OpenZFS: A Brief Background
When ZFS, the “Zettabyte File System”, was first developed by Sun Microsystems for the OpenSolaris project, a standard development path of creating a new version number with each new on-disk format change was the optimal way to go. After Oracle acquired Sun, the development of the OpenSolaris distribution and further Open Source releases of ZFS ceased. The final Open Source release was ZFS version 5 and ZFS pool version 28. At that point, several groups outside of Sun were already using ZFS in their operating systems, including FreeBSD and OpenIndiana, and would be joined by Mac OS X and Linux further down the road.
It soon became necessary to differentiate Open Source distributions of ZFS from Oracle’s proprietary version, resulting in the eventual creation of the OpenZFS project in 2013. With this branch of the project being developed for multiple operating systems with no official lead, keeping up with versions in the standard format no longer made as much sense. To handle this, the OpenZFS project introduced the “feature flags” system, which allows completely independent format changes to be developed without having to resolve every change to the on-disk format across platforms.
This means that development moves along more quickly and, as long as the OS supports the feature flags being used, a ZFS pool can be imported and exported across implementations without losing functionality.
Keeping up to Speed with FreeNAS & TrueNAS
Among the projects that utilize OpenZFS, FreeBSD is one of the leaders in supporting feature flag compatibility and has made significant code contributions. As FreeNAS and TrueNAS are based on FreeBSD, this means that both operating systems can incorporate new feature flags as soon as they are introduced. The iXsystems team has been working with the FreeBSD community for nearly two decades now, and with OpenZFS since its formation. Consequently, the FreeNAS project is able to review and support new feature flags in its Web Interface very quickly once they are available, making some features the default where beneficial.
A good example of this is the lz4 compression feature flag. The lz4 compression algorithm is designed for today’s multi-core CPUs. It analyzes files and automatically determines whether compression is worthwhile without any noticeable performance reduction. It also is able to uncompress data very quickly as well, which sets it apart from other compression formats. Because of this, the FreeNAS Team was able to quickly determine this should be made the default compression standard in FreeNAS.
It also gives users up to 2.5 times the original space without slowing down storage performance. In fact, it actually speeds up performance since it is working on the CPU level, rather than the disks themselves.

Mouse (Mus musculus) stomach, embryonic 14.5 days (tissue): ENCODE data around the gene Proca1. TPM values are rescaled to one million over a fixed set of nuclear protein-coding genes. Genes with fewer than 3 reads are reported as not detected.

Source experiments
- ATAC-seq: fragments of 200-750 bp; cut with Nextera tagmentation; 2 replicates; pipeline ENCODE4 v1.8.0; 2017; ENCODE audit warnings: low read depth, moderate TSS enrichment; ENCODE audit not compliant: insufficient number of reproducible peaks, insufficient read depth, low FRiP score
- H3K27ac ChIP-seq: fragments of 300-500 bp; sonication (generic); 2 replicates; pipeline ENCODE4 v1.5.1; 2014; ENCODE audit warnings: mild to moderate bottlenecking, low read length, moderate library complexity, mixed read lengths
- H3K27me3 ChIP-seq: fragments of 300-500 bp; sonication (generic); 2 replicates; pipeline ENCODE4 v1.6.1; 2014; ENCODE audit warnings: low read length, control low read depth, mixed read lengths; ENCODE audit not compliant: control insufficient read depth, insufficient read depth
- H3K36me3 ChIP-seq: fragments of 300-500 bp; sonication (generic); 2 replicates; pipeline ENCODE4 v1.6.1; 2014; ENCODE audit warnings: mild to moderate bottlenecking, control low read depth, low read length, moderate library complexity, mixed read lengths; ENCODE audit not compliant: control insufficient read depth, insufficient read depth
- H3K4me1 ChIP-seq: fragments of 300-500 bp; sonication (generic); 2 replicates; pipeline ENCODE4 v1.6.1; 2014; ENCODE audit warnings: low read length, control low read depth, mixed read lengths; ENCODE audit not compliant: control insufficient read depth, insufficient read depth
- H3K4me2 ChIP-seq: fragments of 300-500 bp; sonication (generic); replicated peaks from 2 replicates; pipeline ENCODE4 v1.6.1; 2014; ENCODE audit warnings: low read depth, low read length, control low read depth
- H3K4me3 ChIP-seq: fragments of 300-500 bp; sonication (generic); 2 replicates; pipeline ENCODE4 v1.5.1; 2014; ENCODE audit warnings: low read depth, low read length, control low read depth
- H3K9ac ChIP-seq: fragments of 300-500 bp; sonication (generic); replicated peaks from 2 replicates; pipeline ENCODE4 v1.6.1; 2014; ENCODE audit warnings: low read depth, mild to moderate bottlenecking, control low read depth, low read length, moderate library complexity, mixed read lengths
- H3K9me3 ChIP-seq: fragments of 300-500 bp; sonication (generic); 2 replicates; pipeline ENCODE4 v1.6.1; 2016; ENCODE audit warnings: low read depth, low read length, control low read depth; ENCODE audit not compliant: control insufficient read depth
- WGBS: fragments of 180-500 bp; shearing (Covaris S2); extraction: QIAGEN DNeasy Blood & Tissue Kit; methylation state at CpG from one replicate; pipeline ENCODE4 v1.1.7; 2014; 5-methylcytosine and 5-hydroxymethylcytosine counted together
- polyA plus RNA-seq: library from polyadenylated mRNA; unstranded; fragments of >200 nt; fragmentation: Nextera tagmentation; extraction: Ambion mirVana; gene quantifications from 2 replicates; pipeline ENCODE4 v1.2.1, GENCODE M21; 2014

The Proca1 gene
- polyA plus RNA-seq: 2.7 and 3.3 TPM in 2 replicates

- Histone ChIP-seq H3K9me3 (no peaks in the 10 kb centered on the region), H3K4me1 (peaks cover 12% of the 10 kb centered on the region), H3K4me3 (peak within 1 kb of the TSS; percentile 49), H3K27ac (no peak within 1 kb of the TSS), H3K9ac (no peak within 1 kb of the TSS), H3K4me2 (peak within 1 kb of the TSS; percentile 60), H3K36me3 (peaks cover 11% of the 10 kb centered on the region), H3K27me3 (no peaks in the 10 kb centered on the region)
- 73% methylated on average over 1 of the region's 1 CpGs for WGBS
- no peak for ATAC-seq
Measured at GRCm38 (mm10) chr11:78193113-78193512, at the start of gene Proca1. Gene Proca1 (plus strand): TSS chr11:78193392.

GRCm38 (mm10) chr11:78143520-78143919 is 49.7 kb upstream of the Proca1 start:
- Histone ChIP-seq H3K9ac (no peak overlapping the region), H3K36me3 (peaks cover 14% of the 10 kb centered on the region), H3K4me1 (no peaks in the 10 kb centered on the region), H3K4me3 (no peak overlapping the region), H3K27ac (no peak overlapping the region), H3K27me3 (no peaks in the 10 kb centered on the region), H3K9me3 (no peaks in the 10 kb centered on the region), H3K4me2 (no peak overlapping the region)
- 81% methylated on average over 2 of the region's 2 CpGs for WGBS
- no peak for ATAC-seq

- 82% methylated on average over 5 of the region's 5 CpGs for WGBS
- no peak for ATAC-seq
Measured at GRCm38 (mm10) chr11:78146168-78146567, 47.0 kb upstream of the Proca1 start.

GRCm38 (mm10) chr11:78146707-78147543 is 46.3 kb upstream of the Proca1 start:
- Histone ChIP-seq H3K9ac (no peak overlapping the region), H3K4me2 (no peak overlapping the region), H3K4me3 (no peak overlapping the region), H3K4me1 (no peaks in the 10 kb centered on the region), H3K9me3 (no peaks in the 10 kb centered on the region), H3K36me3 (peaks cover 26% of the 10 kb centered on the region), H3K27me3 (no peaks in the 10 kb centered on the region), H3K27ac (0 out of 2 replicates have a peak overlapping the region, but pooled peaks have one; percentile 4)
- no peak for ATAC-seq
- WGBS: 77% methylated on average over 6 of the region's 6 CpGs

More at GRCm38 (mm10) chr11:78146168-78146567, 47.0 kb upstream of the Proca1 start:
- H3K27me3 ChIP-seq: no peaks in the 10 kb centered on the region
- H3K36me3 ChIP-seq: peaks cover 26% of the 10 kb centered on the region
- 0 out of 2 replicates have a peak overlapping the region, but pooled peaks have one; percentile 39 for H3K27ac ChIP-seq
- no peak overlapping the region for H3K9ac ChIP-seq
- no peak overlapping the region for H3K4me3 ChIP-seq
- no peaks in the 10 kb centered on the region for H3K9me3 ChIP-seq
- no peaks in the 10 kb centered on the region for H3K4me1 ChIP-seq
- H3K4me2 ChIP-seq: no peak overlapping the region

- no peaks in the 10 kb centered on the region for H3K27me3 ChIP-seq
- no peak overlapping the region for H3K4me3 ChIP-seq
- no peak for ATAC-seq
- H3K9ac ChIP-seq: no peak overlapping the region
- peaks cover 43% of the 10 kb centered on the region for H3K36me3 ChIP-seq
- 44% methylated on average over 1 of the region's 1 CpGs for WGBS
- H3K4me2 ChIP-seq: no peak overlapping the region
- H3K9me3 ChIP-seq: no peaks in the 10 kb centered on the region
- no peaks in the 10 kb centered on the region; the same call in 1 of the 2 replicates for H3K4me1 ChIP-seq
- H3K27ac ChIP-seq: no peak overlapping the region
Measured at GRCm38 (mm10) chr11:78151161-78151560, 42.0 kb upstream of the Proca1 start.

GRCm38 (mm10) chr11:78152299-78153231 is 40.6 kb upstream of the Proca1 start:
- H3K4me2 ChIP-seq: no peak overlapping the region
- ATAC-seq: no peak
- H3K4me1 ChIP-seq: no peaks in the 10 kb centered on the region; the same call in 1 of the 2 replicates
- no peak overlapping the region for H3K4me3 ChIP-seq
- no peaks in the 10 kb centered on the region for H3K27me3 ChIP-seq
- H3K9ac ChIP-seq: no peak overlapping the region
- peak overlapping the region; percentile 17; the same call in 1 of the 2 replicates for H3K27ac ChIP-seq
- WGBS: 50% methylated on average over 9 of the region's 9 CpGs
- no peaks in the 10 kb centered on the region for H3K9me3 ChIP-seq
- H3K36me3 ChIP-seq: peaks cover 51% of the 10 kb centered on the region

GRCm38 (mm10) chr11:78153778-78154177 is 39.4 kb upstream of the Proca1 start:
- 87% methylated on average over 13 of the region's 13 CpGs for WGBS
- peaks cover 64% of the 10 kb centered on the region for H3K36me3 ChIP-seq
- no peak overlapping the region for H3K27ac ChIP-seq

Additionally, the FreeNAS Team added a large block size feature into the FreeNAS Web Interface as soon as it became available. This means that users can tune their block size to their use case on a dataset level without having to go into the command line, giving them greater ease-of-use for advanced features than other OpenZFS-based Storage operating systems.
Extensive Testing Within the FreeNAS Community
FreeNAS is the world’s most widely used storage operating system, with over 7 million downloads in its lifetime. Since it is an open source project, this means that new features are tested across a wider variety of use cases and hardware environments than closed source projects. FreeNAS is deployed in home, academic, governmental, and enterprise settings, allowing for features to be thoroughly vetted before making it into release versions and, subsequently, TrueNAS.
FreeNAS makes using feature flags easier than any other storage operating system. In FreeNAS you never have to resort to the CLI or having to build a custom kernel. It has a full-featured Web Interface, supporting virtually any configuration or administrative operation you need to perform. Also, FreeNAS’s upgrade system allows for you to switch between stable release & nightly builds with just a click of the mouse. This means that you can try new features on the nightly builds and rollback to previous versions at will.
Fully Vetted Features for the Commercial Environment with TrueNAS
Because of the extensive testing by the FreeNAS user base during Alpha, Beta and Release versions, the FreeNAS development team is able to bring new features to maturity in the OS environment more quickly and for a greater variety of use cases. This means that features will be fully vetted and stable by the time they’re put into commercial grade TrueNAS appliances, bringing you added peace of mind in all aspects of TrueNAS.
OpenZFS offers the world’s most advanced open source file system capabilities. Its feature flags offer a quick and easy way for new features to be introduced and makes those features portable across operating systems. Due to FreeNAS’s great popularity and the rollback capability of its version updating system, new features can be quickly exposed to a large user base in a wide variety of storage environments. This translates into a more mature and stable storage operating system with more features.
To learn more about TrueNAS storage solutions, visit web.ixsystems.com/truenas, call 1-855-GREP-4-IX or email firstname.lastname@example.org.